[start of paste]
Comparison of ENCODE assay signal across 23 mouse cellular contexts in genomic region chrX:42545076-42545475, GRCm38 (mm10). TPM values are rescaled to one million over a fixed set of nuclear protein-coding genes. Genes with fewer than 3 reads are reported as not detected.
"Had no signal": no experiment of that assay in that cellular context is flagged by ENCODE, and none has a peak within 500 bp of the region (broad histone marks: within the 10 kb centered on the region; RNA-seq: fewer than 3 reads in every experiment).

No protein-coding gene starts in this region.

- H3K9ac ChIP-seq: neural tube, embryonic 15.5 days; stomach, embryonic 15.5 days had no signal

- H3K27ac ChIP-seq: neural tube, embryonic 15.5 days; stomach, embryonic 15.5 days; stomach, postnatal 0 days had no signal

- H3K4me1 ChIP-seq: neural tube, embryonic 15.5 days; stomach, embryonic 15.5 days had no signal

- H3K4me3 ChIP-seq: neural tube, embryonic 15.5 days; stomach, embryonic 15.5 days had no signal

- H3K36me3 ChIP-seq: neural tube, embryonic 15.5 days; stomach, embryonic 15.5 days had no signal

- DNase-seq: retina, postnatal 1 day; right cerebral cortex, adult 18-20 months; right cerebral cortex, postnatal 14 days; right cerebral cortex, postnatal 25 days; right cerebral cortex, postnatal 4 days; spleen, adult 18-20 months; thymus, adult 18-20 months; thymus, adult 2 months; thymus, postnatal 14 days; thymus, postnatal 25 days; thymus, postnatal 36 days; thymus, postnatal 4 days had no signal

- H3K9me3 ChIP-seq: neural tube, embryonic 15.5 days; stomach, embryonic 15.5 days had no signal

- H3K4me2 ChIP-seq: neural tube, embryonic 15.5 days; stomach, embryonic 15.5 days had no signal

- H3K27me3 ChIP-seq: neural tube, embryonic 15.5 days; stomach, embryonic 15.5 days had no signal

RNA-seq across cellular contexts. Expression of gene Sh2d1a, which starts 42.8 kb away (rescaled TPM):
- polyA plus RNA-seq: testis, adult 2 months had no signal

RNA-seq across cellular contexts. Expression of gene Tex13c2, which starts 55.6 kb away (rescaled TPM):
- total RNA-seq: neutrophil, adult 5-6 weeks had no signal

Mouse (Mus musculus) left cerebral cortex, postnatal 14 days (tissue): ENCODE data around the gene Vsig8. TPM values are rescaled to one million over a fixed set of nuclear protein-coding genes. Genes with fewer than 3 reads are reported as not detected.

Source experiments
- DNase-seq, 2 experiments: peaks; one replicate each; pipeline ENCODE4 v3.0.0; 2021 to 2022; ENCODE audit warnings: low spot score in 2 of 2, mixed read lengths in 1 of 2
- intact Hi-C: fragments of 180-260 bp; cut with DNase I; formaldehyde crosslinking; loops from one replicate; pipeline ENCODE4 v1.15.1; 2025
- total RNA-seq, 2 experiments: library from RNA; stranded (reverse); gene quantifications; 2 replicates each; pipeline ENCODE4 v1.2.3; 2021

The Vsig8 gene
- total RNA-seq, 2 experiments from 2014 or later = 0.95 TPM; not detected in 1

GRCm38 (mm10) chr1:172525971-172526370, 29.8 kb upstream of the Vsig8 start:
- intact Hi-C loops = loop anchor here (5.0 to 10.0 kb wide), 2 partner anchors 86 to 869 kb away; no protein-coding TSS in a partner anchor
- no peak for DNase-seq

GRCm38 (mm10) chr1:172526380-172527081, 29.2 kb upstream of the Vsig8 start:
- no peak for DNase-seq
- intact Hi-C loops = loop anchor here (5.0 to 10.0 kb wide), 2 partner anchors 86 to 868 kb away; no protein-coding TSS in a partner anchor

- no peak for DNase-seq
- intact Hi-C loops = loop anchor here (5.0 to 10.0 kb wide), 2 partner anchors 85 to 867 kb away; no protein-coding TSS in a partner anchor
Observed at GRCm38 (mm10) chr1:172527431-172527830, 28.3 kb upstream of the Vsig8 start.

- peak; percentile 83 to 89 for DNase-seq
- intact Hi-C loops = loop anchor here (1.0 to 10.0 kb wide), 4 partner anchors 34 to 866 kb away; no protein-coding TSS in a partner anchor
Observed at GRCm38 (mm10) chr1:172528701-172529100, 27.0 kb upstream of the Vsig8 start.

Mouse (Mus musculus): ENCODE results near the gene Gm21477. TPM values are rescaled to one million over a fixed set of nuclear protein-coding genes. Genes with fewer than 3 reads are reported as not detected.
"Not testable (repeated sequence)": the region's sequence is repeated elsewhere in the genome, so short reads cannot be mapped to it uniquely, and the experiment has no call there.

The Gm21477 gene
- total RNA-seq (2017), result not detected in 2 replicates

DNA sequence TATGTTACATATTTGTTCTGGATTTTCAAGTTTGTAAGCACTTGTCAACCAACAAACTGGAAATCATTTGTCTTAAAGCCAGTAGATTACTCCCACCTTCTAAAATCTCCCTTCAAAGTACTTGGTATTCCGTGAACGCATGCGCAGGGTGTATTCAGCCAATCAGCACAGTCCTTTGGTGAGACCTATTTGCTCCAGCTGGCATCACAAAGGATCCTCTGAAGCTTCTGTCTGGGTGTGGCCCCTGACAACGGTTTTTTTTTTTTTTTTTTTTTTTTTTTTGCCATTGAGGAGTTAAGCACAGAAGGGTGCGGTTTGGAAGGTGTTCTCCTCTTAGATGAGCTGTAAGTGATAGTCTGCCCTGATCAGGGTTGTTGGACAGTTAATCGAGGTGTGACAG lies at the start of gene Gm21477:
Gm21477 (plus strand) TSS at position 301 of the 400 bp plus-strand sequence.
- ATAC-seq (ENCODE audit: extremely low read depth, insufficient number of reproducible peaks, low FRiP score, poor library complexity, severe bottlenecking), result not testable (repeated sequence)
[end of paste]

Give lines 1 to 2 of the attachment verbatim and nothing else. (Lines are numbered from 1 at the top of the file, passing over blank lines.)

Comparison of ENCODE assay signal across 23 mouse cellular contexts in genomic region chrX:42545076-42545475, GRCm38 (mm10). TPM values are rescaled to one million over a fixed set of nuclear protein-coding genes. Genes with fewer than 3 reads are reported as not detected.
"Had no signal": no experiment of that assay in that cellular context is flagged by ENCODE, and none has a peak within 500 bp of the region (broad histone marks: within the 10 kb centered on the region; RNA-seq: fewer than 3 reads in every experiment).